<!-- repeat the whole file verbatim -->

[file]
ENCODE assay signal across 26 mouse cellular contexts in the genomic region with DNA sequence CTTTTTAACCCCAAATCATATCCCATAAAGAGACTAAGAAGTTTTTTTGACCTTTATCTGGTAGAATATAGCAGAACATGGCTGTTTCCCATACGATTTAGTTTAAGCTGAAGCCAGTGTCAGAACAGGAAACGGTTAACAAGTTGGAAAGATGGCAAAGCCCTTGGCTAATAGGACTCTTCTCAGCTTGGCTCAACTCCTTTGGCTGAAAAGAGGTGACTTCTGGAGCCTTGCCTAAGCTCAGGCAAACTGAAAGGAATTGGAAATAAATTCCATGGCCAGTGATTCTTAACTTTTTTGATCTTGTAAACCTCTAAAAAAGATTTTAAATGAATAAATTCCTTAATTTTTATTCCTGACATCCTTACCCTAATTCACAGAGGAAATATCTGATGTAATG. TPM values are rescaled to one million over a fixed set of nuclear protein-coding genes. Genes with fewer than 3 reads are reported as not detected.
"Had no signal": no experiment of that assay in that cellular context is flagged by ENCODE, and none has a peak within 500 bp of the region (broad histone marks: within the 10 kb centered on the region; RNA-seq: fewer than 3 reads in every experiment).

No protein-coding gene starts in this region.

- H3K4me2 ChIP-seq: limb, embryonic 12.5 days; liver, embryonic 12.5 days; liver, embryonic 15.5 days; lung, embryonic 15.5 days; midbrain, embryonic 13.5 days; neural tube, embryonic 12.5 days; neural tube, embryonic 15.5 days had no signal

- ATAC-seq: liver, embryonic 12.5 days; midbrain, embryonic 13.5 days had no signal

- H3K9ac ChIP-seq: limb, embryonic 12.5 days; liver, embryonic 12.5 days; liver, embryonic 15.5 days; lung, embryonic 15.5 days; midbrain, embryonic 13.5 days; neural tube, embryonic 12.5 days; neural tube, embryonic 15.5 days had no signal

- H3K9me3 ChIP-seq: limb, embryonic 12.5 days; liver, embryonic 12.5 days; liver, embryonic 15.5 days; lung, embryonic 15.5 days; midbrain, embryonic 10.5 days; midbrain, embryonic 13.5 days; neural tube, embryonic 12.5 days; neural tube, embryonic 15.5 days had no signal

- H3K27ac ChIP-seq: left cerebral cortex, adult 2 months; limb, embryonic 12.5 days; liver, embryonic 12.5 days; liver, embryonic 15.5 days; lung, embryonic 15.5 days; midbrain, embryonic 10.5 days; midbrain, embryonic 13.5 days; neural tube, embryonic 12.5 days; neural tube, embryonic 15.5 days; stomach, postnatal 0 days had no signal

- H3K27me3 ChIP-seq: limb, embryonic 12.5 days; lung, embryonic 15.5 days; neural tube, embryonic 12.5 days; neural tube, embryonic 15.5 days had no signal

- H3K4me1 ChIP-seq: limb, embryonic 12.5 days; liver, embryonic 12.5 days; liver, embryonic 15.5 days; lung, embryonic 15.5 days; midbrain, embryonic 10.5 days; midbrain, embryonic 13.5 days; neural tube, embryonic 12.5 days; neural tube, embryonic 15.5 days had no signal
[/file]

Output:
ENCODE assay signal across 26 mouse cellular contexts in the genomic region with DNA sequence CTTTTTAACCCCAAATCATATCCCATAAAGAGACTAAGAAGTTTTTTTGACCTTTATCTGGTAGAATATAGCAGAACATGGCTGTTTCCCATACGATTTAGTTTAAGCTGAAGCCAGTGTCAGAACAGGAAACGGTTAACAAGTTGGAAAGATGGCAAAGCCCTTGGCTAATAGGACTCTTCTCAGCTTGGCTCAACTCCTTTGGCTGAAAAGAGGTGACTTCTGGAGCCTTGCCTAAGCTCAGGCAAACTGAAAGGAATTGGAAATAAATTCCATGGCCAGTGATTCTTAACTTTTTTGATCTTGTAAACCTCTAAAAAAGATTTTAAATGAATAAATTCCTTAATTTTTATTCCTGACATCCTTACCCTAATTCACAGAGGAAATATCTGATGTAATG. TPM values are rescaled to one million over a fixed set of nuclear protein-coding genes. Genes with fewer than 3 reads are reported as not detected.
"Had no signal": no experiment of that assay in that cellular context is flagged by ENCODE, and none has a peak within 500 bp of the region (broad histone marks: within the 10 kb centered on the region; RNA-seq: fewer than 3 reads in every experiment).

No protein-coding gene starts in this region.

- H3K4me2 ChIP-seq: limb, embryonic 12.5 days; liver, embryonic 12.5 days; liver, embryonic 15.5 days; lung, embryonic 15.5 days; midbrain, embryonic 13.5 days; neural tube, embryonic 12.5 days; neural tube, embryonic 15.5 days had no signal

- ATAC-seq: liver, embryonic 12.5 days; midbrain, embryonic 13.5 days had no signal

- H3K9ac ChIP-seq: limb, embryonic 12.5 days; liver, embryonic 12.5 days; liver, embryonic 15.5 days; lung, embryonic 15.5 days; midbrain, embryonic 13.5 days; neural tube, embryonic 12.5 days; neural tube, embryonic 15.5 days had no signal

- H3K9me3 ChIP-seq: limb, embryonic 12.5 days; liver, embryonic 12.5 days; liver, embryonic 15.5 days; lung, embryonic 15.5 days; midbrain, embryonic 10.5 days; midbrain, embryonic 13.5 days; neural tube, embryonic 12.5 days; neural tube, embryonic 15.5 days had no signal

- H3K27ac ChIP-seq: left cerebral cortex, adult 2 months; limb, embryonic 12.5 days; liver, embryonic 12.5 days; liver, embryonic 15.5 days; lung, embryonic 15.5 days; midbrain, embryonic 10.5 days; midbrain, embryonic 13.5 days; neural tube, embryonic 12.5 days; neural tube, embryonic 15.5 days; stomach, postnatal 0 days had no signal

- H3K27me3 ChIP-seq: limb, embryonic 12.5 days; lung, embryonic 15.5 days; neural tube, embryonic 12.5 days; neural tube, embryonic 15.5 days had no signal

- H3K4me1 ChIP-seq: limb, embryonic 12.5 days; liver, embryonic 12.5 days; liver, embryonic 15.5 days; lung, embryonic 15.5 days; midbrain, embryonic 10.5 days; midbrain, embryonic 13.5 days; neural tube, embryonic 12.5 days; neural tube, embryonic 15.5 days had no signal